Last year we started a new tradition the day before Thanksgiving. You might think it’s a little crazy because it involves waiting in line for two to three hours. Despite that long wait, we did it again this year – and we’ve already made plans to do it next year as well. What could be worth such a wait, you might ask? Shopping at Di Palo’s Fine Foods in Little Italy, of course!
Di Palo’s opened on the corner of Grand and Mott Streets in Little Italy in 1925, and the founders’ grandchildren, Lou, Sal, and Marie are the heart of the store today. The experience begins as you walk in the door and take a number. This time, we pulled number 51, and the number that had just been called out was number 17. Regulars know that there’s plenty of time, and some leave to shop elsewhere in the neighborhood for a while before coming back; I stay in the store to explore my options and people-watch. As you look around, it doesn’t seem that there are too many people in the shop. Maybe the wait won’t be so long this time? As only two numbers are called in the next 20 minutes, I realize I need to adjust my expectations of time and settle in for the long haul.
In a time when we are often impatient, seeking instant gratification, shopping at Di Palo’s reminds us to slow down and enjoy life. Customers strike up conversations as they wait and eavesdrop on the instructions Sal is giving to a young woman buying prosciutto. “Don’t fold the prosciutto; instead, slightly twist it like this to create a small rosette.” The delicious smell of cheese permeates the air. On one side there’s a large case filled with olives, artichoke hearts, antipasti and the like. Large, round loaves of bread and wheels of parmesan cheese are stacked on top.
More cheeses, olive oils, panettone, and numerous other Italian-made items fill shelves and counters, with salami and even more cheese hanging from above.
There are three chairs – all in high demand – for those who wish to sit while they wait.
Finally, Sal calls out “Number 51!” Two and a half hours in, and it’s our turn!
So what makes this long wait so worth it? Once your number is called, it is like you are the only customer in the store. Each Di Palo family member treats their customers like treasured guests. They won’t rush you as you make decisions. They will offer advice if it’s asked for (and sometimes even when it’s not), and their knowledge is encyclopedic. You can go into the store knowing exactly what you want, but my favorite thing to do is let them choose for me. Tell them what you are buying it for, how many people you wish to serve, and what your budget is, and they will come through with great suggestions every time.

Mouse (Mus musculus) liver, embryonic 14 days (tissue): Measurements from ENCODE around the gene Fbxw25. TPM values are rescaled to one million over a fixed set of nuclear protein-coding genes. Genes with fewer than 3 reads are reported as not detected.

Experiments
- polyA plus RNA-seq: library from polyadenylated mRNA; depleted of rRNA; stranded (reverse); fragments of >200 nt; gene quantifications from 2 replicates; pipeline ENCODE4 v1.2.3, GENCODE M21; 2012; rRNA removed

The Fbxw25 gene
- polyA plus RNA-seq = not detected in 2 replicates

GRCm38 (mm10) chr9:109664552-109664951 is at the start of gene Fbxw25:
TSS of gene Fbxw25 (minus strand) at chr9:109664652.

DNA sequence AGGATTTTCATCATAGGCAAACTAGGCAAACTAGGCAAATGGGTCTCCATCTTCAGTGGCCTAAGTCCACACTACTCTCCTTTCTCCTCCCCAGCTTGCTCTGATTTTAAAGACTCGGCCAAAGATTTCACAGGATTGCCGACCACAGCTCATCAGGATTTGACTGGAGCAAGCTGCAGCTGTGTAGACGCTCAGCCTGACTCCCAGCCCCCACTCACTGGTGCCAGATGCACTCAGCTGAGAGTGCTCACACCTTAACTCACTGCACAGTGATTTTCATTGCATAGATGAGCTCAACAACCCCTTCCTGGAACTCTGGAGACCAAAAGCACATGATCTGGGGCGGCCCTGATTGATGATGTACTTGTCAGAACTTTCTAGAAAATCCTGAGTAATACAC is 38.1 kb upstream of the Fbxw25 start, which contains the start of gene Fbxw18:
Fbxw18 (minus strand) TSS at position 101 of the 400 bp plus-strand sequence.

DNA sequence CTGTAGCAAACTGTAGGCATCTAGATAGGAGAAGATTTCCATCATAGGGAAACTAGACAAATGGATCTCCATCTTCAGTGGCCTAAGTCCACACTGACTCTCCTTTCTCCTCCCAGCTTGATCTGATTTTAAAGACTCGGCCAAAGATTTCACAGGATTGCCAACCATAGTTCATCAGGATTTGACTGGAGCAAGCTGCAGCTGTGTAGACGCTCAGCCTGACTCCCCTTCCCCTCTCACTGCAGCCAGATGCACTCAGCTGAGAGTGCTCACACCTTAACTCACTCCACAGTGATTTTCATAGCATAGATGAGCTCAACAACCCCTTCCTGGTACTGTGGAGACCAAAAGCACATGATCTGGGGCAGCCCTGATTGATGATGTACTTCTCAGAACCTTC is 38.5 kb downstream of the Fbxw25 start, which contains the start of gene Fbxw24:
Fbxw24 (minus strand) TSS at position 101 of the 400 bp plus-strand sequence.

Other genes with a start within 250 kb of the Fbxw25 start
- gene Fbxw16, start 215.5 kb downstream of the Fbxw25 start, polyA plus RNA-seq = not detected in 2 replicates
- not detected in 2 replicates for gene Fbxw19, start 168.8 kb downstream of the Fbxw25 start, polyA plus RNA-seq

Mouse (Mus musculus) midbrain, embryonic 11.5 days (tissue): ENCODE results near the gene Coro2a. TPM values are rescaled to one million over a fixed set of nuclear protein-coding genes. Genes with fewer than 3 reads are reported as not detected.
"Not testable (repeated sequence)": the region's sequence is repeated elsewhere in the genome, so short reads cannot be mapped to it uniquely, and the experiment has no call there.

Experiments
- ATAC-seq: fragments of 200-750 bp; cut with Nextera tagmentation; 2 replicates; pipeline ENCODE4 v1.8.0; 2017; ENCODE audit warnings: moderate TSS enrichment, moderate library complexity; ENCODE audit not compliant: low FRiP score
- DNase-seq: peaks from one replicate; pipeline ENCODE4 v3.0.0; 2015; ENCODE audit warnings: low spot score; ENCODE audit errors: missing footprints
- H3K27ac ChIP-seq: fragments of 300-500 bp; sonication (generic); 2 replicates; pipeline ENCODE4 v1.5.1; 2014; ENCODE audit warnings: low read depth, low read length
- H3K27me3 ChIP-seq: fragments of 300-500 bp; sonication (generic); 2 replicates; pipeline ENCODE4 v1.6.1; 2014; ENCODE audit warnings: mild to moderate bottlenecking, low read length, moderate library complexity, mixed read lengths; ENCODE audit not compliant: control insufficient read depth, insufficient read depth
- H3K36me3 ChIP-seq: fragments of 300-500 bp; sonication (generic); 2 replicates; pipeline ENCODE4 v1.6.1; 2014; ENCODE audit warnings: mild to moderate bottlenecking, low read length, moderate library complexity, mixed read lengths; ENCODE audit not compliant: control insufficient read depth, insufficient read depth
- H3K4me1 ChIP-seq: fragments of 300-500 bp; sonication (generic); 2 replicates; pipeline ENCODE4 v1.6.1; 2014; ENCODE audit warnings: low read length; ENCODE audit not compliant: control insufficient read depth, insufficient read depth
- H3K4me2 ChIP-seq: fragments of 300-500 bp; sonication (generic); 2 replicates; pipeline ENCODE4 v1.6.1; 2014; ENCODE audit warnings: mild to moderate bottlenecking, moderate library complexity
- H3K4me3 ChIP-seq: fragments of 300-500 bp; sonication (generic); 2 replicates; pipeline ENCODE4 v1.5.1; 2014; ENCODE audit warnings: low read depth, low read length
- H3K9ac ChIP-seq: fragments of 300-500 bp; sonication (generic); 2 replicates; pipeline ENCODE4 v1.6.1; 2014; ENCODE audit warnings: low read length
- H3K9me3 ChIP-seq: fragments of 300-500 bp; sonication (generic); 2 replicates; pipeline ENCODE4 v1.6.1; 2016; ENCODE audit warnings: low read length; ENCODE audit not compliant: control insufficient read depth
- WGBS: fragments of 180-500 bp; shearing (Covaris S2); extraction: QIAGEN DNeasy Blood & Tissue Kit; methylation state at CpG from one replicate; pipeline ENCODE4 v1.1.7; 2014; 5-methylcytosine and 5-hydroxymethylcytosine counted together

They make their own mozzarella and bocconcini (mini mozzarella balls), and Sal suggests the bocconcini. (We eat it later with some of Di Palo’s homemade pesto, the freshness of the basil a wonderful foil for the creaminess of the cheese.) Perhaps a couple of other, firmer cheeses? Sal hands us slices of each of his suggestions, all delicious in different ways. We choose two, one a 6-month old sheep’s milk cheese, and a drier, aged cow’s milk cheese. Would we like some meat? Perhaps some mortadella studded with pistachios? Slices of salty prosciutto di parma, so thin they are almost translucent? Sopressata, a robustly-flavored salami? Sal know where each product comes from in Italy, and with each suggestion he hands us another slice to taste. Some colorful mixed olives round out our choices.
We leave the store satisfied, having had a snack of meat and cheese samples and choosing what we need for our celebratory holiday meal. As we head out, Sal sends us next door to the family wine shop, where he tells us his nephew Mike will help us choose the perfect red wine to complement to our recent purchases. (And so he did!) Our holiday meal was delicious, made even more so by Sal and Mike’s thoughtful suggestions.